Interdisciplinary Arts

Wind Instrument

Étienne Paquette

We lent an ear to the city’s whisper

Although invisible to our eyes, the urban landscape is revealed through the city’s murmur. The installation Wind Instrument by Étienne Paquette stems from a reflection on the quest for silence, in a context of ubiquitous noise. Borrowing from sculpture and generative art, this steel tubular sculpture uses the analysis of harmonic frequencies and sound levels from the environment to produce sounds in real time. Lighting effects, in tune with the progression of harmonies, enhance the sculpture’s musical activity and, inevitably, the city’s score.


By Camille Bédard

It’s a balmy Thursday evening of late summer, corner Maisonneuve and Saint-Laurent. At the exit of the subway, bewildered faces emerge. This residual impersonal urban space, traversed so frequently on the way to work, from work to the show, and from the show back home, is today transformed by the monumental presence of six colorful pipes. The sound of buses, of police and ambulance sirens, and from the speakers of various festivals seems to fade out, giving way to the symphony of Wind Instrument, a fantastic organ urging passersby to slow down.

The city soundscape as we know it is most often a source of annoyance rather than pleasure and, ironically, can only be appreciated once we manage to forget it. Yet this infinitely variant soundscape comprises a range of different sounds that complement urban daily life: the bursts of laughter from children’s parties, the tinkling of glasses on a terrasse, the muffled sound of footsteps on freshly fallen snow, church bells ringing on a joyous occasion...

Étienne Paquette’s tubular installation and the sounds it generates converge to create a seemingly real wind instrument. The aesthetic ensemble hides a musical instrument software that captures surrounding sounds and analyses their harmonic levels and frequencies, transposing these into the work’s musical spectrum. Curious participants who speak, sing or shout into the small lilac pipe at the foot of the structure contribute to the various sounds produced by the machine and create a progression of chords. Through their voice, they participate in the city’s soundscape. However, nothing here is random: Wind Instrument’s partition follows the harmonies of the pentatonic scale. Can one find peace in the hustle and bustle of city life by adding to the noise rather than seeking silence?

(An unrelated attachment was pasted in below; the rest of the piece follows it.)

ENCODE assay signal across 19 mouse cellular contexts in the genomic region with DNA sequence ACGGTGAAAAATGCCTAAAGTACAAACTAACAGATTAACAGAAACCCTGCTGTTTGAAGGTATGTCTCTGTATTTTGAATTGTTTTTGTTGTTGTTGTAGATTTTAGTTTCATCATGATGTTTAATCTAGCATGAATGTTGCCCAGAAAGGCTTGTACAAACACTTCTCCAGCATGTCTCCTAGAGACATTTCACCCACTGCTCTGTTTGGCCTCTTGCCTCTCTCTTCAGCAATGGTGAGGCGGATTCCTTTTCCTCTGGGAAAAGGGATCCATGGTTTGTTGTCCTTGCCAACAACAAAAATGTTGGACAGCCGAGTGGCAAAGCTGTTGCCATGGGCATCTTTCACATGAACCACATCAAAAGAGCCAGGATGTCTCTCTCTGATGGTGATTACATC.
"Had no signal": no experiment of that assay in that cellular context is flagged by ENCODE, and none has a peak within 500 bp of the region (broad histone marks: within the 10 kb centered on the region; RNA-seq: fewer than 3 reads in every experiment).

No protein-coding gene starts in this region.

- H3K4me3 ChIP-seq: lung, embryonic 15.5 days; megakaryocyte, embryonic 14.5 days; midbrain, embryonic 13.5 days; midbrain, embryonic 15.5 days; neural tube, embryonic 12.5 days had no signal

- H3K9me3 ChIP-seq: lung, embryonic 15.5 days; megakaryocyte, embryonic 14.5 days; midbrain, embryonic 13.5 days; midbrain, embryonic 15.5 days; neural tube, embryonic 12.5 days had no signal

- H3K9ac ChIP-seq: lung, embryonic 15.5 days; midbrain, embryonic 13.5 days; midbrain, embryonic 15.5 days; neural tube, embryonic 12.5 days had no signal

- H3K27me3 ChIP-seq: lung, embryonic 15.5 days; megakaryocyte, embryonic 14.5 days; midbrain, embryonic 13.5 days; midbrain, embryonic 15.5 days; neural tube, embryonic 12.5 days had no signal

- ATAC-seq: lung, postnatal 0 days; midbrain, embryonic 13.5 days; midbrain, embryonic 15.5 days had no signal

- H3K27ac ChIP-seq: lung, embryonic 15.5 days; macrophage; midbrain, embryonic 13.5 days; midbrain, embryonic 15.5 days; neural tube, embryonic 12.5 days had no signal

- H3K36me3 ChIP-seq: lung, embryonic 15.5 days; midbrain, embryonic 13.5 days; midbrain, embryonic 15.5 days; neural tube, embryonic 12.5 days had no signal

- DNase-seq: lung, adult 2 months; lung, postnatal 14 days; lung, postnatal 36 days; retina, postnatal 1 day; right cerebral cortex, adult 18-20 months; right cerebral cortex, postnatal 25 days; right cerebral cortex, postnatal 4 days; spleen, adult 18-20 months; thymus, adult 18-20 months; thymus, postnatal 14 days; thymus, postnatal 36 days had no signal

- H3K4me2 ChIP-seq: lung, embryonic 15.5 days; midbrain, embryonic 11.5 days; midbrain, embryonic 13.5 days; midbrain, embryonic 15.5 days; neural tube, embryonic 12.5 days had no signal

At nightfall, this surprising musical vessel takes on an entirely different appearance. If daylight emphasizes the installation’s brightly coloured pipes, the evening lighting facilitates an understanding of its musical composition, each pipe being illuminated from inside when a sound is produced. Entranced by these lighting effects, passersby waltz to the sound of a pleasantly reinvented urban song.



Check out a few models of the piece and its evolution


A prototype was presented during La Nuit des POSSIBLES on December 8th, 2017 at the Grande Bibliothèque de Montréal.


Tests and installation of the monumental artwork


ID card

Étienne Paquette

Étienne Paquette

Étienne Paquette takes audiences on fantastic journeys with large-scale, immersive installations that borrow elements from other art forms, such as sculpture. He is also a designer, director, screenwriter and artistic director in multimedia and museum exhibition. He has increasingly taken a transdisciplinary approach to his work, experimenting with narrative to create different ways for audiences to participate in stories, all the while guided by the principle that every work has its own space, materials, technologies, concerns and experiential qualities. Over the years, Paquette has worked independently with organizations like the NFB, the McCord Stewart Museum, Musée national des beaux-arts du Québec, Space for Life and the Quartier des Spectacles. Notably, he is one of the creators of Beyond Ice (NFB/Canadian Museum of Nature, 2017), Light Bearers (Montreal Insectarium, 2015) and Megaphone (Moment Factory/NFB and QDS, Montreal, 2013). His work has been discussed in international magazines and scientific literature published by institutions such as the MIT Press, among others. Paquette holds a Ph.D. in Communication from UQAM.



Office national du film du Canada
Partenariat du Quartier des spectacles
LA SERRE — arts vivants

Credits for the piece

Creative and artistic director Etienne Paquette
Set designer Mélanie Crespin
Sound designer and interactivity programmer Philippe Hughes
Technical director Vincent Paquette
Music consultant and researcher Javier Asencio
Multimedia consultant Vincent Pasquier


Director and Editor Joël Morin-Ben Abdallah
Camera Charlie Marois


Event Chloé Larivière and Elias Touil
Portrait Julie Armstrong-Boileau

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Use headphones